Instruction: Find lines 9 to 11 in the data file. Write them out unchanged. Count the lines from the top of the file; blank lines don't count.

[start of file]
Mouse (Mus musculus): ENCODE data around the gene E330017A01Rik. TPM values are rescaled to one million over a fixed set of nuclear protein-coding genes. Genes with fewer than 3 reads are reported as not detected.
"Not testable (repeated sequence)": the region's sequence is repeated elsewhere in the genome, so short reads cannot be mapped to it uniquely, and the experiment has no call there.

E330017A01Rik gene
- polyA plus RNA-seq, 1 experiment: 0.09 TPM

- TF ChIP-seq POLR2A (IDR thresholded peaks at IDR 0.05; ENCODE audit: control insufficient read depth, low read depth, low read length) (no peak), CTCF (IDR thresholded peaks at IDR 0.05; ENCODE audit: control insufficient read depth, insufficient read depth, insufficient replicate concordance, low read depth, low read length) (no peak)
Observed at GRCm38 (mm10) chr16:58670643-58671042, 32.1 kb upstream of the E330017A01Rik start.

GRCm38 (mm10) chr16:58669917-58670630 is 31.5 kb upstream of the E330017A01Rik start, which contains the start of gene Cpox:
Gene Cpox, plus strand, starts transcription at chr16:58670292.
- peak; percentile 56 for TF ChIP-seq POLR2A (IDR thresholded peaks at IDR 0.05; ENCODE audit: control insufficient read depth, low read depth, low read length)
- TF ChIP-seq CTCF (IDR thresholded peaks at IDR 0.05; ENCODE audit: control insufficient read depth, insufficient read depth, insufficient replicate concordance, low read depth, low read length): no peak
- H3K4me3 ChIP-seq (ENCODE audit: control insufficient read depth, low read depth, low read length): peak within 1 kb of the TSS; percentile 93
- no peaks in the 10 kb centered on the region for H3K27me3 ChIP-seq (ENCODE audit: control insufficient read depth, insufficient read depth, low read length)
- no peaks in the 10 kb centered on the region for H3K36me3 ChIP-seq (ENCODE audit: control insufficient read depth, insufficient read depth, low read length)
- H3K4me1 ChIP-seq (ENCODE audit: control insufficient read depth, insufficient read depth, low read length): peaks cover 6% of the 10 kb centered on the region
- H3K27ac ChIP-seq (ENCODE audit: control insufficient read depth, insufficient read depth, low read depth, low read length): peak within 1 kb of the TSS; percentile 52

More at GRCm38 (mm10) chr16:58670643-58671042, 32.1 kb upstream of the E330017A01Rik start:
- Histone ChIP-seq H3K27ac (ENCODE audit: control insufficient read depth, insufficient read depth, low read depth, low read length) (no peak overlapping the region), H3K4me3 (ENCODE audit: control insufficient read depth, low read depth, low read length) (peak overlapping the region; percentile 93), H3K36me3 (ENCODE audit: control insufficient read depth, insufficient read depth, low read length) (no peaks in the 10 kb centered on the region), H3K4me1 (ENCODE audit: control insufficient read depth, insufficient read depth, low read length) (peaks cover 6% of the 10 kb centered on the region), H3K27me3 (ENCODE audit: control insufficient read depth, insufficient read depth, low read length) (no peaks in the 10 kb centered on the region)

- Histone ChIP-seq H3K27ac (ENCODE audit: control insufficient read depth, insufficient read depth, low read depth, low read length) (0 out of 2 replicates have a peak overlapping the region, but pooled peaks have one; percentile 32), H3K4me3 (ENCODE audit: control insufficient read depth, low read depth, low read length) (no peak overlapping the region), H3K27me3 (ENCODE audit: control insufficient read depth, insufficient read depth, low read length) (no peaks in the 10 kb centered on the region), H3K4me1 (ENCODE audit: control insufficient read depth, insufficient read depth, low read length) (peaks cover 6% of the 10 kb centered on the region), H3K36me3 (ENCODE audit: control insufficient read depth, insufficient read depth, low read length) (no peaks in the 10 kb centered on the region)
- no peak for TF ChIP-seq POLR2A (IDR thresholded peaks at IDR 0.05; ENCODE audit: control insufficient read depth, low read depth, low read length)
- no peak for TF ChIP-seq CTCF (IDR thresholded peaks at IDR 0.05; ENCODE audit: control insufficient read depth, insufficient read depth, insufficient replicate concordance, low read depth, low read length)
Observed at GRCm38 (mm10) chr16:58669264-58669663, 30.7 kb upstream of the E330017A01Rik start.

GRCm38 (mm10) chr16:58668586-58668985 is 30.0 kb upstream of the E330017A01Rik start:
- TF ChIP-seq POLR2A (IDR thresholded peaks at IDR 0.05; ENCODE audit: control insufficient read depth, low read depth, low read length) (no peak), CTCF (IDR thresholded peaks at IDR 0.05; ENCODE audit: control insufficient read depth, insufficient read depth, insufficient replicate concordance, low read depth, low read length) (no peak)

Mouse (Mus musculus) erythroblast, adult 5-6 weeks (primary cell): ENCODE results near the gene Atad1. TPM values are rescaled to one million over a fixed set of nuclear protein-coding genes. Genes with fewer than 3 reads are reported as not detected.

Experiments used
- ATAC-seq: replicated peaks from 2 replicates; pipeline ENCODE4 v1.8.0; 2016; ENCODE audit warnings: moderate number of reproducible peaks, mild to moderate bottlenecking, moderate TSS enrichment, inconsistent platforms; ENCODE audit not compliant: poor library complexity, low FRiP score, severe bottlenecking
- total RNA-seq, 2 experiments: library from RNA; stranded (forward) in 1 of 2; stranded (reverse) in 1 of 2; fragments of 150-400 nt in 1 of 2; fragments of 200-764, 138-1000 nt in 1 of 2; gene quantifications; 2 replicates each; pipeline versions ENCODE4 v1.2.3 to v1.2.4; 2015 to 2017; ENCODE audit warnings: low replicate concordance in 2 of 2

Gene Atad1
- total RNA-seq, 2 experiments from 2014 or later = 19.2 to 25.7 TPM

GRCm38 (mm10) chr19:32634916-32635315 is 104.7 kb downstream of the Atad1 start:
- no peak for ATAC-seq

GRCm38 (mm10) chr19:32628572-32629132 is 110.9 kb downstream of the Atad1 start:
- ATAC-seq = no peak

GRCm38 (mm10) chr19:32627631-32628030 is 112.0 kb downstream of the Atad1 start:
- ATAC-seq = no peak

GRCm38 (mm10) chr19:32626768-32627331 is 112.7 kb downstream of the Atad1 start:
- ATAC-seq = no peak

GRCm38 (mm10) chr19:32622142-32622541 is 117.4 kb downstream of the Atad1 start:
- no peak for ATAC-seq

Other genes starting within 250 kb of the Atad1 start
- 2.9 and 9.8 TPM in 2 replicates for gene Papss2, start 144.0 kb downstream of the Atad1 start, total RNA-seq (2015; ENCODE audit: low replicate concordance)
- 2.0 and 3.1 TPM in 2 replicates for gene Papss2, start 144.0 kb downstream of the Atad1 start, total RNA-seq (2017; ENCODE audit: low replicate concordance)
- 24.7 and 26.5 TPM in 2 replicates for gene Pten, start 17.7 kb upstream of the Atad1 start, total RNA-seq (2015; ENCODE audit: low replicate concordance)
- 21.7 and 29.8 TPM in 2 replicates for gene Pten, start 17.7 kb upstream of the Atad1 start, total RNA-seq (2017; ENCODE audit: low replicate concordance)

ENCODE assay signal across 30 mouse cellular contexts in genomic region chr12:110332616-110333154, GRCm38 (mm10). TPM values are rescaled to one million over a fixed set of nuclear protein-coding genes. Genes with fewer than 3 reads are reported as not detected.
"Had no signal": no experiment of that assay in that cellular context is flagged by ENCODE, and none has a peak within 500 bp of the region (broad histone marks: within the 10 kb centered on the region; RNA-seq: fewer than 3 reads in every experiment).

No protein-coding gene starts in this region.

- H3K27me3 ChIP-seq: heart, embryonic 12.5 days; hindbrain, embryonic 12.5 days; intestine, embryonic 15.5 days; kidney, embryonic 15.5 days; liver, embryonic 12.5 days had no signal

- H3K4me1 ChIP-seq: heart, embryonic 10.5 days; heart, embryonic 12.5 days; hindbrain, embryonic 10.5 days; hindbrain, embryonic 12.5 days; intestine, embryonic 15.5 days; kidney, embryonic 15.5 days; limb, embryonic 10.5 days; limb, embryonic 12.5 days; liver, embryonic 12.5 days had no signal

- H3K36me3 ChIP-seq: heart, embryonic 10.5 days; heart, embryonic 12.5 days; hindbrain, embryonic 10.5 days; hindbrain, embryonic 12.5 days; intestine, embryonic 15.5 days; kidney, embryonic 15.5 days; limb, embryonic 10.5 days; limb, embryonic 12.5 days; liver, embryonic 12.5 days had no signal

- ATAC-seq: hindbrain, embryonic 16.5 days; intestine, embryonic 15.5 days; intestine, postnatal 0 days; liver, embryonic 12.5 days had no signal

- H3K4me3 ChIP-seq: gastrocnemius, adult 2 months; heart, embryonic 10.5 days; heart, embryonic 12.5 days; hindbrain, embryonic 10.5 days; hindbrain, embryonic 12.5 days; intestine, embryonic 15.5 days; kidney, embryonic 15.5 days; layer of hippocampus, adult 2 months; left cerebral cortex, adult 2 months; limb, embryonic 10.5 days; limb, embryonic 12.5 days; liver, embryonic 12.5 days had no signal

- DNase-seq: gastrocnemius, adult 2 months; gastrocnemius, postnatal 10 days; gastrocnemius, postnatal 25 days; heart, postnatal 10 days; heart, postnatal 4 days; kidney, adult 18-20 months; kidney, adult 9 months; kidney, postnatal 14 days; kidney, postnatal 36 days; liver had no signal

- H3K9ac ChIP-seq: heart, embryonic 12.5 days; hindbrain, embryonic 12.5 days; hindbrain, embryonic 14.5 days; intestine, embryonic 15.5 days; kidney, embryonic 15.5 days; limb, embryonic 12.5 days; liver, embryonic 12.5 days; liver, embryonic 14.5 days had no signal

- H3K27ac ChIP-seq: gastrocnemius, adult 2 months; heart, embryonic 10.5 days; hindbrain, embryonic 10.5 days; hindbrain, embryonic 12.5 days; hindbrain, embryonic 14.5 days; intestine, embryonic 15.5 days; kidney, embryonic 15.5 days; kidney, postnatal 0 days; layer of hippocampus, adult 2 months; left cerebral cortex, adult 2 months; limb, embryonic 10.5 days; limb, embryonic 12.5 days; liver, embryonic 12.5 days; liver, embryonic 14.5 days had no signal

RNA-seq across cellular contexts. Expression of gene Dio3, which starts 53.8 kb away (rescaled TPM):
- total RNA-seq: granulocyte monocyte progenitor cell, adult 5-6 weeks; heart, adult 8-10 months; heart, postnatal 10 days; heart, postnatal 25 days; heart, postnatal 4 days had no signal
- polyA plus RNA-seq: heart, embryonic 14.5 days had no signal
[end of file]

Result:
- peak; percentile 56 for TF ChIP-seq POLR2A (IDR thresholded peaks at IDR 0.05; ENCODE audit: control insufficient read depth, low read depth, low read length)
- TF ChIP-seq CTCF (IDR thresholded peaks at IDR 0.05; ENCODE audit: control insufficient read depth, insufficient read depth, insufficient replicate concordance, low read depth, low read length): no peak
- H3K4me3 ChIP-seq (ENCODE audit: control insufficient read depth, low read depth, low read length): peak within 1 kb of the TSS; percentile 93